5 Reasons Why Containers Will Rule Data Science
Historically, containers were a way to abstract a software stack away from the operating system. For data scientists, containers have historically offered few benefits.
(Abstracted from this post on Gigantum)
A data scientist’s work is inexorably tied to data and their analysis tied to coding environments. We still disagree who should call themselves a data scientist, but one aspect that certainly differentiates data scientists from computer scientists is the need to have data closely tied to projects for the purposes of data manipulation and modeling.
Enter containers. Historically, containers were a way to abstract a software stack away from the operating system. For data scientists, containers have historically offered few benefits.
Fast forward to 2020 and now the best data scientists in academia and industry are turning to containers to solve a new set of problems unique to the data science community. I believe containers will soon rule all data science work.
Here is why:
1. Consistent environments and coding interfaces for the whole team
Imagine being able to distribute an “Amazon Machine Image”-like environment to all of your data science team’s machines easily. That is, no more inconsistency of versions, pip installs, firewall issues. Containers make this possible.
2. Ability to lift and shift data science work: Sharing and collaboration
Containers hold environment information and references to data. This means that entire projects, complete with runnable Jupyter notebooks can be passed to anyone on the data science team and from machine to machine.
3. Containers make data science projects Hardware and GPU agnostic
Nearly all companies provide Virtual Machines to their teams of data scientists to accomplish sandbox or production data science jobs. Over time, there is a proliferation of machines in an organization with projects that need to be migrated. Without a strategy for migrating projects, data science jobs break or there is an explosion of nearly worthless VM’s.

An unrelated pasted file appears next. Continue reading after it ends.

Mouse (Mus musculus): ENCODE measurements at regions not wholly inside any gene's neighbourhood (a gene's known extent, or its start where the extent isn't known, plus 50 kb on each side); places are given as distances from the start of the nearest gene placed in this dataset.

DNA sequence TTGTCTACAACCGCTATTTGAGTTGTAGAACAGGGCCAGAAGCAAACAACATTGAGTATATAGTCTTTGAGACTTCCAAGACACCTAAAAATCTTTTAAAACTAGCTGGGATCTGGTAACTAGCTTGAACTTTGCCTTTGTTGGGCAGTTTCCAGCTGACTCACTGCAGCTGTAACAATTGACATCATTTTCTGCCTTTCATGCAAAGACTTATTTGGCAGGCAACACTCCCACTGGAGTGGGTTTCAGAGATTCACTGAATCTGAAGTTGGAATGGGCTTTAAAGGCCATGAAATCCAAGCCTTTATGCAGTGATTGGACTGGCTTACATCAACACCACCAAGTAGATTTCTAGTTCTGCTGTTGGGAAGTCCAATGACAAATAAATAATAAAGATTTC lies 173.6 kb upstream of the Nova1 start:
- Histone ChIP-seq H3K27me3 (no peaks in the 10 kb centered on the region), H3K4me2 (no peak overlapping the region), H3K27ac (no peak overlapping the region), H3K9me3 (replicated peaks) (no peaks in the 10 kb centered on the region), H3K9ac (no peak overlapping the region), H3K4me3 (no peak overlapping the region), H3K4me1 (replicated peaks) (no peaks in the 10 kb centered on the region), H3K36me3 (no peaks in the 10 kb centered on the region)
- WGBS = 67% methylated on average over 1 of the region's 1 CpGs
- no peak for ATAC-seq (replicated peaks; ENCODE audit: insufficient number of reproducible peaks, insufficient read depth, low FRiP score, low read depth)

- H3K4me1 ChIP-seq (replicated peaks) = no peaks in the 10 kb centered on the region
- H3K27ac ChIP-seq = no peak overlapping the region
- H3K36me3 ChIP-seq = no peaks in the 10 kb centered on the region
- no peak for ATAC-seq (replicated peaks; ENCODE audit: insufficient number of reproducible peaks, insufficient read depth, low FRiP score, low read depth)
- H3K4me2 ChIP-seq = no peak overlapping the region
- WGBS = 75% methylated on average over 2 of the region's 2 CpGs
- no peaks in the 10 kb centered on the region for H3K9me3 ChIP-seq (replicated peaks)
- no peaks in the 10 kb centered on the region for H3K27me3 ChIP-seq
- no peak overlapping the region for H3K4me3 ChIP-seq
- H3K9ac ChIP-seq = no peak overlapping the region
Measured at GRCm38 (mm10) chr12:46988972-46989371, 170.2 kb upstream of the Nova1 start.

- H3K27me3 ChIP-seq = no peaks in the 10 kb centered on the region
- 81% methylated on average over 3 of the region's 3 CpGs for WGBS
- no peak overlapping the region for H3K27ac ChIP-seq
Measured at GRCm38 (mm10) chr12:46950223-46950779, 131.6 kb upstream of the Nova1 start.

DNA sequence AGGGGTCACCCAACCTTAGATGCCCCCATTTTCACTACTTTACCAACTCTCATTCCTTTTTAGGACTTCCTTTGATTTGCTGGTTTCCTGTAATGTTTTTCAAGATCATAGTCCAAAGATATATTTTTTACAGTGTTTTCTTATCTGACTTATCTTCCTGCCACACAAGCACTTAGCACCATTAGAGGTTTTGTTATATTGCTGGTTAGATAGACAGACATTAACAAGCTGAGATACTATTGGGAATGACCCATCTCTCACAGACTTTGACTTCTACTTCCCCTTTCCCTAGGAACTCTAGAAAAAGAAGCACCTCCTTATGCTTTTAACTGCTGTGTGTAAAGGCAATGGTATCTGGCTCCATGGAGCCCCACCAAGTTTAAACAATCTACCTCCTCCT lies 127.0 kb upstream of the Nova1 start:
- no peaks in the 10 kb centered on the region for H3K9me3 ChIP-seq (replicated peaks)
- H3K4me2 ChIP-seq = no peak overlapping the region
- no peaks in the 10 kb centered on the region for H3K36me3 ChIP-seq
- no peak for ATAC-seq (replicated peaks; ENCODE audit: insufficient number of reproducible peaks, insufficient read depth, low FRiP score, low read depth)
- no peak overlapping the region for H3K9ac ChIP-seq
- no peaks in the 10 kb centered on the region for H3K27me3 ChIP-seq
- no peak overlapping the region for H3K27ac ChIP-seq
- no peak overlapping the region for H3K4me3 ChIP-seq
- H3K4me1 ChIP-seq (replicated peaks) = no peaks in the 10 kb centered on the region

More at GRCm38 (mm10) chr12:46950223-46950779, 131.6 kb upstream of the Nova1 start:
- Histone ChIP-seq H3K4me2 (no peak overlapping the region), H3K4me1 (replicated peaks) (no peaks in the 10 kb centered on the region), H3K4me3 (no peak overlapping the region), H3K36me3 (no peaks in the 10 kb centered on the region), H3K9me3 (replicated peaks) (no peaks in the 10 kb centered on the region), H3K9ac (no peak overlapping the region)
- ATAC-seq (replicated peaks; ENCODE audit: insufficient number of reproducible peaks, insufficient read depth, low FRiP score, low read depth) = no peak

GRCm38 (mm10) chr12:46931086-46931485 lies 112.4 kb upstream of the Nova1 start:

And GPU’s can be shared like never before.
4. Kubernetes needs Containerized Applications
Kubernetes is all the rage. At the core of this orchestration system are containerized applications. Kubernetes deploys and manages the underlying containers, however, the project must be containerized first.
(My contacts in industry are already telling me that IT is starting to require containerized applications.)
5. Cloud Agnostic and Zero cloudlock
GCP’s DataProc, AWS’s Sagemaker, or Azure Machine Learning comes with cloudlock (and potentially a huge price tag). When you develop using cloud services you are stuck with that cloud provider for that project until you retire the project or purposefully migrate away from it.
Proper use of containers insulate data science projects from the risk of cloudlock.
Would you like to know more about how containers are changing data science? Read more about how Gigantum handles containerized data science (here) or download the MIT-licensed client for authoring data science projects in R and Python and start using containers today (here).